A corrections officer at age 30, Ronald Jackson was healthy and anticipating a successful career in law enforcement, when a fateful day in November 1991 changed his life forever. When Ronald entered the jail cell of a convict during an inmate extraction, he was attacked. The assault was violent and left him with significant injuries to his cervical, thoracic, and lumbar spine in addition to nasal and jaw fractures.  Over the ensuing months, Ronald would undergo several surgeries and spend countless weeks in physical therapy. His recovery didn’t unfold well. Left with permanent impairments that prevented him from walking without an ankle brace and with intractable neck, back, leg, and arm pain, Ronald became disabled, reliant on opioid medications he was unable to return to work.

Since 1991, Ronald’s chronic pain had been treated with several different opioids, various injections, and even additional surgery to replace screws and plates that had become loose in his spine. Ronald’s pain was elusive to every medical strategy crafted by his doctors. As the years passed, Ronald became isolated from society, from his neighbors, and from his friends. The only companion he interacted with daily was his pain. Ronald’s injuries and subsequent chronic pain robbed him of purpose and motivation. Living alone and unable to participate in most normal activities, he became depressed and withdrawn; his life had lost meaning. Ronald was existing and not living; suicide entered his thoughts regularly.

Two weeks before the Christmas holidays in 2015 a case manager from Windham Injury Management Group named Mike Pringle, who had worked with injured employees suffering from chronic pain, was assigned to Ronald’s case with the task of improving his pain situation. Mike met Ronald at his home and completed an in-depth assessment of Ronald’s pain, functional capabilities, and psychological status. Together Mike and Ronald crafted a goal-oriented plan to address Ronald’s complicated pain condition. Immediately Mike told Ronald that he had to be in control of his pain management and that everyone else that Ronald interacted with regarding his pain care was only an assistant, adding their level of expertise to help him achieve his pain management goals. Mike put Ronald in charge.

The first thing was getting a fresh set of eyes on Ronald’s pain care by connecting him with a new pain management doctor who provided a fresh medical perspective. In addition, Mike launched an intensive coaching plan where he interacted with Ronald at least once a week, sometimes more often. Periodically Mike would visit him at his home for coaching sessions. Mike discussed the science of pain with Ronald, reviewed the latest pain research, and encouraged him. With Mike’s help, Ronald became more knowledgeable about his pain; which enabled him to think about his pain in ways he had never done before.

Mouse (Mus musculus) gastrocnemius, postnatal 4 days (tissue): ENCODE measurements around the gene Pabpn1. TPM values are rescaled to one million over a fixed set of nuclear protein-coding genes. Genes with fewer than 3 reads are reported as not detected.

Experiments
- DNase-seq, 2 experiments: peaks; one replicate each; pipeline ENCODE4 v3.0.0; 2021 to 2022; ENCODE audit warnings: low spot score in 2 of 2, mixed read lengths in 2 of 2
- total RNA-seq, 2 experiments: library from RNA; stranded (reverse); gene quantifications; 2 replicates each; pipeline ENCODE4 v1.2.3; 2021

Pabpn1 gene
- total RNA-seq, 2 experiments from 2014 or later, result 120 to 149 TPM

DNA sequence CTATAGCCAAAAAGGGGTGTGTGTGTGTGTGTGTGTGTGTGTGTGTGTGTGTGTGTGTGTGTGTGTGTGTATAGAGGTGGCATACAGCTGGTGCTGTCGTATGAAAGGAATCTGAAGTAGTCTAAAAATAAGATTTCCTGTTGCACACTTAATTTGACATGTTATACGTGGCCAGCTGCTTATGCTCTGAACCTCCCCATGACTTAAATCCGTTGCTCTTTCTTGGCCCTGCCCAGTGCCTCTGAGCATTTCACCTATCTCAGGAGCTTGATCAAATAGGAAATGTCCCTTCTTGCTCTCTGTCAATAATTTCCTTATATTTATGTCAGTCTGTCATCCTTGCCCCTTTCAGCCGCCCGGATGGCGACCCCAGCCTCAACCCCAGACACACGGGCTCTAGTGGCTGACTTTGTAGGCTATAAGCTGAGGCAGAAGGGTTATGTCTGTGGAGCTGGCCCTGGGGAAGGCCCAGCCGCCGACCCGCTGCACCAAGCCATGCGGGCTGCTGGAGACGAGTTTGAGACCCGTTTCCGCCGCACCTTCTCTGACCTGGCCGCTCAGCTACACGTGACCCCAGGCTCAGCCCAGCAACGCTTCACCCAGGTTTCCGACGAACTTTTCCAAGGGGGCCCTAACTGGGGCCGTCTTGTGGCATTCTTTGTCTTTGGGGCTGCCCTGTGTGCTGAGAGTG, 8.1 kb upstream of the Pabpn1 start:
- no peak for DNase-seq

After months of coaching and adjustments to medications, Ronald had learned to accept pain as part of his normal day; he was feeling better. Ronald’s pain wasn’t gone, but it was now better controlled with a little medication and Ronald’s new perspective. While he was still taking some opioid medication, he had learned to coexist with his pain. Ronald could now use a lawn tractor to mow his lawn. Ronald could now enjoy using his boat to go fishing on nice days. It had been quite some time since Ronald had been able to mow his lawn or go fishing.

After working with Mike for about 18 months, Ronald wanted to try going back to work. With Mike’s help, he found a part-time job working two days a week. It has been over 20 years since Ronald has worked. There are still activities Ronald can’t do. However, now that he has extensive  knowledge of his pain management and new found insights, Ronald can approach each decision equipped with the tools to overcome his pain.

Ronald has a purpose in his life again and he’s living his life instead of thinking of ways to end it. Today Mike keeps in touch with Ronald to see how he’s doing and talk about cigars and fishing.

This article was originally written by Mike Pringle. You can find more information about Mike and our Opioid Focused Case Management here.